“But where have Disney’s evil supervillains gone?” asks Kristensen.
In the latest film classics, you don’t see the same type of evil villains that the main character has to fight.
It can be seen, for example, in Disney’s latest offering, Encanto, which is an idyllic and colorful tale about the girl Mirabel Madrigal, who lives in a magical house with her family. Suddenly the magic disappears, and one then follows Mirabel on an inner journey to win back the magic. Also in Zootropolis, Inside Out, Soul, Frozen and Vaiana it’s an inner, emotional battle that the main characters have to fight and thus not an evil and repulsive villain.
I don’t think Kristensen intends this as a criticism. It’s just an observation: Disney’s moral universe has, broadly speaking, evolved from the outward to the inward. It’s gone from good and evil being represented by stuff out there (people, animals, monsters) to stuff inside (feelings, beliefs, ideas).
That’s just as instructive: learning that we can slay our inner demons is just as important as learning that we can slay external dragons.
Neither Kirsten nor any of the “experts” she talks to are suggesting that Frozen and Inside Out and Soul aren’t good movies: they’re just examining this paradigm shift in villainy.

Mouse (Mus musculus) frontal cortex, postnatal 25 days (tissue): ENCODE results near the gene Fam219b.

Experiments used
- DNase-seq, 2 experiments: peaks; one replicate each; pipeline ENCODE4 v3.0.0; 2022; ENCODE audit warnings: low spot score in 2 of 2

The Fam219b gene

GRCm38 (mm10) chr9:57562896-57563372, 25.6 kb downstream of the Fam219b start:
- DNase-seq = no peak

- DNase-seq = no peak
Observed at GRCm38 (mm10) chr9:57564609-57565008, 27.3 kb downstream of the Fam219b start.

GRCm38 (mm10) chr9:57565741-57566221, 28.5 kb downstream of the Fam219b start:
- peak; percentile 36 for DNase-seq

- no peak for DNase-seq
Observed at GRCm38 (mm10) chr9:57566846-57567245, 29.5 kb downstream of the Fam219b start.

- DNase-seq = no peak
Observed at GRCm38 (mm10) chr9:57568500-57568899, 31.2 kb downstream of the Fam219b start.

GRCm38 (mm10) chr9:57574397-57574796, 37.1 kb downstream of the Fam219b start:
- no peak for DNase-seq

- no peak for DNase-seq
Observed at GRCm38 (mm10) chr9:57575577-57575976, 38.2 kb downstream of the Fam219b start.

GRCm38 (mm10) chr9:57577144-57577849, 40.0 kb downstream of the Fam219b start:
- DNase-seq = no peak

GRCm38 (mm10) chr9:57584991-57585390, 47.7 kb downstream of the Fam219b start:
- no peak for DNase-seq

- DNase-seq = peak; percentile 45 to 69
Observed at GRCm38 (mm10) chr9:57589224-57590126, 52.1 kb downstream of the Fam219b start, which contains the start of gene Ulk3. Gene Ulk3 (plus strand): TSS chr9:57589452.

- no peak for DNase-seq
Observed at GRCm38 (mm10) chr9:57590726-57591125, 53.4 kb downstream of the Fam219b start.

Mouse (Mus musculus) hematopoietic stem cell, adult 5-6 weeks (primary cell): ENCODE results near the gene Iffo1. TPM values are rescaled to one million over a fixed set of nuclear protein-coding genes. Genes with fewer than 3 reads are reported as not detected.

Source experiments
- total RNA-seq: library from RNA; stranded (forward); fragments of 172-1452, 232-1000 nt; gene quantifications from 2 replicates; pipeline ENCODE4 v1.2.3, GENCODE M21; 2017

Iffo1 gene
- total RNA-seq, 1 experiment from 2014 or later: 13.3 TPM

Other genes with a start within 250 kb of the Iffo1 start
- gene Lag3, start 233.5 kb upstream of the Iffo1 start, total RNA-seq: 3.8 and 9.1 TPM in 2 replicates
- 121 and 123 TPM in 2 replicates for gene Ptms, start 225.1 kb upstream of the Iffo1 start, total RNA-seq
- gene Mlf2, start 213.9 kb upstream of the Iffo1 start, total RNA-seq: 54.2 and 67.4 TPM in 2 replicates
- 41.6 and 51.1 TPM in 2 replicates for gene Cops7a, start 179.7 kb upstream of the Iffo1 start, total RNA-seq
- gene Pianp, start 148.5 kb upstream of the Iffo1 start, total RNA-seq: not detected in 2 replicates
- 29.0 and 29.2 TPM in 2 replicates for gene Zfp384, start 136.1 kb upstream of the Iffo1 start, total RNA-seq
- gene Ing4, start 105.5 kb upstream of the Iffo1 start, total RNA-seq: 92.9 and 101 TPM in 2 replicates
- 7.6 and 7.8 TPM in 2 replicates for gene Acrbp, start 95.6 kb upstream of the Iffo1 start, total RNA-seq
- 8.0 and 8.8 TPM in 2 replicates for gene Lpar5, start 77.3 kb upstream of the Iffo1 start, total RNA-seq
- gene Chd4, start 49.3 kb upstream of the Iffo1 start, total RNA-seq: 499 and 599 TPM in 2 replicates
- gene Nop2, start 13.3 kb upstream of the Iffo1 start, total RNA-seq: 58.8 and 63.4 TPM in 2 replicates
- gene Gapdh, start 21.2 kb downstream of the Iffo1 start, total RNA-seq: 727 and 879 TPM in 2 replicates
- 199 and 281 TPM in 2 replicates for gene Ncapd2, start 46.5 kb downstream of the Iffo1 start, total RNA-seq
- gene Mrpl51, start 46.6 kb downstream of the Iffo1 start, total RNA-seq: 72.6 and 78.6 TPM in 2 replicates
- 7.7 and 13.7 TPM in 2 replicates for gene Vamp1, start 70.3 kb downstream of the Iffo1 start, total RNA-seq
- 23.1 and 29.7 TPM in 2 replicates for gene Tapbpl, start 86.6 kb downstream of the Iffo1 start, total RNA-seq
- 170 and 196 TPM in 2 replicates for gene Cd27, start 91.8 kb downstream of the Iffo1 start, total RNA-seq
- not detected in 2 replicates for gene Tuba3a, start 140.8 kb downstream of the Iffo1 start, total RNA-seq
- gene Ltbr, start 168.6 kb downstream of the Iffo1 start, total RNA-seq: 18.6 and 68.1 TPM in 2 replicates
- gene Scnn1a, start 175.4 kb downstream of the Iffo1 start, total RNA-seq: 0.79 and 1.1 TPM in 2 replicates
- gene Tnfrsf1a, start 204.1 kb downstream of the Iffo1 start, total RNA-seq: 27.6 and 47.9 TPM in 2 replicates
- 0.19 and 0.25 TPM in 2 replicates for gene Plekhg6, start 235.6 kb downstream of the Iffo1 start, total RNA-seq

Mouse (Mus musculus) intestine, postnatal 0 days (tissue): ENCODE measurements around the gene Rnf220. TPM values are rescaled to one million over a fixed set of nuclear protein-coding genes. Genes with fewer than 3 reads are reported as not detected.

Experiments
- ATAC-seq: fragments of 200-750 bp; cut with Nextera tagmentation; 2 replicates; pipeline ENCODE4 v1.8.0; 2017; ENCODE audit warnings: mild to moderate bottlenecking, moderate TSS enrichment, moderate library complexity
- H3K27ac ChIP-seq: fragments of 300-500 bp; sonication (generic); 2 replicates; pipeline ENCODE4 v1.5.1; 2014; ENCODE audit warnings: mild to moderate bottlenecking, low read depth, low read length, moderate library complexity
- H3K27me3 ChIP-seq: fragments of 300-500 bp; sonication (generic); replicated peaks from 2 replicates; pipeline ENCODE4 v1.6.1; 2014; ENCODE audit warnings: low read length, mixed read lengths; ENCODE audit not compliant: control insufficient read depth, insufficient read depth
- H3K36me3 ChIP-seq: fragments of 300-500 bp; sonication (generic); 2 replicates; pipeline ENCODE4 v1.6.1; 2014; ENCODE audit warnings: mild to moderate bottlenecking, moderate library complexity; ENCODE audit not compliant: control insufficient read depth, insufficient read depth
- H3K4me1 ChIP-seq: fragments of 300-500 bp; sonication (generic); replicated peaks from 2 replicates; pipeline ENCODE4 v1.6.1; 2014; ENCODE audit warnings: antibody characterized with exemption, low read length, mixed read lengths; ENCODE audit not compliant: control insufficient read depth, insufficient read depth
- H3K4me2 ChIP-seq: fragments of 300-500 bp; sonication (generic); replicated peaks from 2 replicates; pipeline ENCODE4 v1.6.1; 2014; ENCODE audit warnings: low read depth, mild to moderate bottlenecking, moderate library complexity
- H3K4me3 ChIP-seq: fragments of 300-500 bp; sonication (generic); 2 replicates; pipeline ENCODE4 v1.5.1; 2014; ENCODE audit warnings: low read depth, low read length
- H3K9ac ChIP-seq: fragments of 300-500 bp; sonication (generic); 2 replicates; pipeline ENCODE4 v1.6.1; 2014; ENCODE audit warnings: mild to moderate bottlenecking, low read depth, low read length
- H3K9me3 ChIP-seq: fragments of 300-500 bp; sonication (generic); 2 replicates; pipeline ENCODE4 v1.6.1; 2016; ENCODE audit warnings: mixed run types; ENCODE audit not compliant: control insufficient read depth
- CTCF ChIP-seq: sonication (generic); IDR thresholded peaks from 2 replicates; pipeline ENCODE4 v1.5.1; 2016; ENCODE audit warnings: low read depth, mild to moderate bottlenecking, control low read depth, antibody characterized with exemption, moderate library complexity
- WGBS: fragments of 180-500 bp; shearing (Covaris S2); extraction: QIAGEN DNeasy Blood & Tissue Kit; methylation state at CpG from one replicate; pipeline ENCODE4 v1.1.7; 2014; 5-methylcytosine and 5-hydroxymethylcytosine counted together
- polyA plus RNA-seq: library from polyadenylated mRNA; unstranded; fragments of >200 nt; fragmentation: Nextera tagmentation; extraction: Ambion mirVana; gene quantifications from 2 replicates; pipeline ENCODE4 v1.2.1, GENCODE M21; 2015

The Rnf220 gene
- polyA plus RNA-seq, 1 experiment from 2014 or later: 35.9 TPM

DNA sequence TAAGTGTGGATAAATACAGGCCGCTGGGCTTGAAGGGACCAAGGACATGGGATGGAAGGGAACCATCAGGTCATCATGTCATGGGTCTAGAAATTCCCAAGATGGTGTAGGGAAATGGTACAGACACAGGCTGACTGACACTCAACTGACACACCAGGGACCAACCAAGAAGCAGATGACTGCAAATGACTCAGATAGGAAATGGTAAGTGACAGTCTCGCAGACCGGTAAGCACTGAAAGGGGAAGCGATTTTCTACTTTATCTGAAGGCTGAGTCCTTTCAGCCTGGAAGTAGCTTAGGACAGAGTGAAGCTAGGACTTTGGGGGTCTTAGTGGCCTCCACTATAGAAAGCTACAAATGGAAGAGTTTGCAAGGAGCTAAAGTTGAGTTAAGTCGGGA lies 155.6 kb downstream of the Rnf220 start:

So here’s what her experts are saying.
DR’s film critic Maria Månson:
When Disney films today lack a clear villain, it’s about the wave of self-realization that has swept over the western world over the past two decades.
Our own worst enemy is ourselves. You’re the one holding yourself back. Become the best version of yourself. We’re bombarded with reasons to look inward and somehow find a true core that can redeem us and make us something very special.
I kind of think that Disney has pulled back a bit on the villains from a good and maybe slightly anxious conscience. It has probably been thought that the world is more gray than black and white. And it’s also hard to make a villain without getting stereotypical.
Kirsten Drotner, Professor Emeritus of Media Studies at the University of Southern Denmark:
One cannot have a classic fairy tale without a struggle between opposing forces, namely good and evil.
It’s the basic fairy tale formula, and it’s the one that Disney still runs on, but in a customized version.
Disney today focuses more on individualizing the issues. The films are more about a main character who has a personal task to solve. Instead of it becoming a conflict between good and evil, it becomes more a process for the main characters to find themselves.